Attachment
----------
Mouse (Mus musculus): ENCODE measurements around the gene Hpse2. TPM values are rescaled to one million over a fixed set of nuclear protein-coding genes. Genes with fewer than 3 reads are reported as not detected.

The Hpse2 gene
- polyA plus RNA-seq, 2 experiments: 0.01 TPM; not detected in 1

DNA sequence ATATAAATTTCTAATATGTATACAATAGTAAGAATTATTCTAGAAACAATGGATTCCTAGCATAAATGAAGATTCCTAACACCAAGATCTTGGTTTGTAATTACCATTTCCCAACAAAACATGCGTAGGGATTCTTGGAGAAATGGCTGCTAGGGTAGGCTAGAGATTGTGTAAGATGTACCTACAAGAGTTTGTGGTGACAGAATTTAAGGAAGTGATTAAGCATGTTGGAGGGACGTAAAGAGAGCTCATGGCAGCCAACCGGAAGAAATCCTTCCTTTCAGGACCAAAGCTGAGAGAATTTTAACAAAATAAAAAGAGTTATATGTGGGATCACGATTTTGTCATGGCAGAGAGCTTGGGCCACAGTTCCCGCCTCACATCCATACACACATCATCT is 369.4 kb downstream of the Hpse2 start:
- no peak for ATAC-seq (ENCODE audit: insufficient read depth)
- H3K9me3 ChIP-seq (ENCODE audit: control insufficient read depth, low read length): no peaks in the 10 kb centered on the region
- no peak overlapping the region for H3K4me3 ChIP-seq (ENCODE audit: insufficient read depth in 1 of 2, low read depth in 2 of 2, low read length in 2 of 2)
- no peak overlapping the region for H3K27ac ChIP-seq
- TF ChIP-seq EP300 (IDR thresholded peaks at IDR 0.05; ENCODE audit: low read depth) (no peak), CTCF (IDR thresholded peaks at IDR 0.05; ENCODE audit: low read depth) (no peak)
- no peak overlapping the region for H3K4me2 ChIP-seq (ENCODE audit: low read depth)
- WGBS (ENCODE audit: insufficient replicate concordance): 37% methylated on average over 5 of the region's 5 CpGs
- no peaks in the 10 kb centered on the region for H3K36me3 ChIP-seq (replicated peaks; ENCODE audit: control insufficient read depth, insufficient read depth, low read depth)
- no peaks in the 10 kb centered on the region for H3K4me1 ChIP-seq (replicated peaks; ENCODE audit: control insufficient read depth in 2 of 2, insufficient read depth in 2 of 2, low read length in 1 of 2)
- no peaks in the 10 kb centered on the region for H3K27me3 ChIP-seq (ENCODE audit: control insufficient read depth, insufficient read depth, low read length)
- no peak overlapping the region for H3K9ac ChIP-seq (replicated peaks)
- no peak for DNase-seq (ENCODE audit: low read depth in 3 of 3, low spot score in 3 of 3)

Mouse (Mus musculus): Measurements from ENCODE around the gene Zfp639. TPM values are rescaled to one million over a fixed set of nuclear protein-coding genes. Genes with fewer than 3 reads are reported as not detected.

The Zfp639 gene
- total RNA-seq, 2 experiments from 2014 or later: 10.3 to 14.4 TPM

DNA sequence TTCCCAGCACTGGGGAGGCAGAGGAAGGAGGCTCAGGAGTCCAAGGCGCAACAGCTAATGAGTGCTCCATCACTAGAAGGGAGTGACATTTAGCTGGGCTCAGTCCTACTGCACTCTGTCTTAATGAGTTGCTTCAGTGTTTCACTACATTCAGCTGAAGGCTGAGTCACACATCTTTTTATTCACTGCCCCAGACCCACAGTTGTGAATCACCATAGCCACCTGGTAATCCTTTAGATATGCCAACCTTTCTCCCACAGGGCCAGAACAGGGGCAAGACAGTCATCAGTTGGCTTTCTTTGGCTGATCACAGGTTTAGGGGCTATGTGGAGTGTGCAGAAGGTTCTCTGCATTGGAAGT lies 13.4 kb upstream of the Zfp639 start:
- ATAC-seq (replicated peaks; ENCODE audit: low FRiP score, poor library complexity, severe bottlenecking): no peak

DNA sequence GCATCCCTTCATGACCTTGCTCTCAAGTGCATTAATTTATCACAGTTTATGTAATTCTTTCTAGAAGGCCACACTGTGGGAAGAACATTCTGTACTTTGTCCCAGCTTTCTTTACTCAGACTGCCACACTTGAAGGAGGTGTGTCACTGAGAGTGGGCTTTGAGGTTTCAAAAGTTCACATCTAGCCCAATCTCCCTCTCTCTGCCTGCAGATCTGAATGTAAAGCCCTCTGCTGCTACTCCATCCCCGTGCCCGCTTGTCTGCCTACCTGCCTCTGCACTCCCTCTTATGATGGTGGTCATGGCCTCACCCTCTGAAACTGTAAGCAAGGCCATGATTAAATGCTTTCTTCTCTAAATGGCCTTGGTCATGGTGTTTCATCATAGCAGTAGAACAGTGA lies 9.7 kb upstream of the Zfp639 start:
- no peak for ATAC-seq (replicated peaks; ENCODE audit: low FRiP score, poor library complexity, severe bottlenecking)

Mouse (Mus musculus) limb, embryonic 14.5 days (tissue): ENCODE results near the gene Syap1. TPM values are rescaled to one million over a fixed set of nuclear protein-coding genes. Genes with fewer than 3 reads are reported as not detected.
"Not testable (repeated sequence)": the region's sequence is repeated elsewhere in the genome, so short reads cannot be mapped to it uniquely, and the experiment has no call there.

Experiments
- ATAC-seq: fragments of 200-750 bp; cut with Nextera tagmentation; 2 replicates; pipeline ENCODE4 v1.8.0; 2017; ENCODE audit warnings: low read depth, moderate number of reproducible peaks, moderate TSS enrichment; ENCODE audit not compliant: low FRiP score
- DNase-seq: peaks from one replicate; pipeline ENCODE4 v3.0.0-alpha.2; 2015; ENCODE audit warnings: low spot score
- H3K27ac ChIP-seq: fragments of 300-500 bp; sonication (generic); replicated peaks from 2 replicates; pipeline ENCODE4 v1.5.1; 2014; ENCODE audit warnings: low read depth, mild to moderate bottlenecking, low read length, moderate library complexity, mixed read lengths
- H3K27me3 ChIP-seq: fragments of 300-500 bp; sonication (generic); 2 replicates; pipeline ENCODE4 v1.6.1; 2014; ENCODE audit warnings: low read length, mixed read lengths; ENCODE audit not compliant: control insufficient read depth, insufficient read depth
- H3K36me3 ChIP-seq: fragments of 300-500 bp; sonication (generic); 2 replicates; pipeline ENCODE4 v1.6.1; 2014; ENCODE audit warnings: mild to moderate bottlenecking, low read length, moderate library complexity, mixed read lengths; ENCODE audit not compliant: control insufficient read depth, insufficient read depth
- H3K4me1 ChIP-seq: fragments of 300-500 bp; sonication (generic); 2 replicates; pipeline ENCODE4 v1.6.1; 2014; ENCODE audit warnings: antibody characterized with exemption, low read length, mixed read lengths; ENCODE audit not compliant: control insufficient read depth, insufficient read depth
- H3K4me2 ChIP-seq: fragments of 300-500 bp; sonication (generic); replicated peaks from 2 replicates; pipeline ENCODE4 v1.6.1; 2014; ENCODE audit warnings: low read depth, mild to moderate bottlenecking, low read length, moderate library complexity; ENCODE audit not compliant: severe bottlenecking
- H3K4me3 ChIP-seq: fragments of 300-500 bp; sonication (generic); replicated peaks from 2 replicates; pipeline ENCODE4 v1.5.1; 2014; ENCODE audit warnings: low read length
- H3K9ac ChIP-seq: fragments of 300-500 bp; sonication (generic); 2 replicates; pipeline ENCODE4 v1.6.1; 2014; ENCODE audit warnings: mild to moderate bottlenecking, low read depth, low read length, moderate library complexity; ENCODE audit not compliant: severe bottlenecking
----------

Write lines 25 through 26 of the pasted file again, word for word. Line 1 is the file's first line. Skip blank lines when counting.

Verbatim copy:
"Not testable (repeated sequence)": the region's sequence is repeated elsewhere in the genome, so short reads cannot be mapped to it uniquely, and the experiment has no call there.

Experiments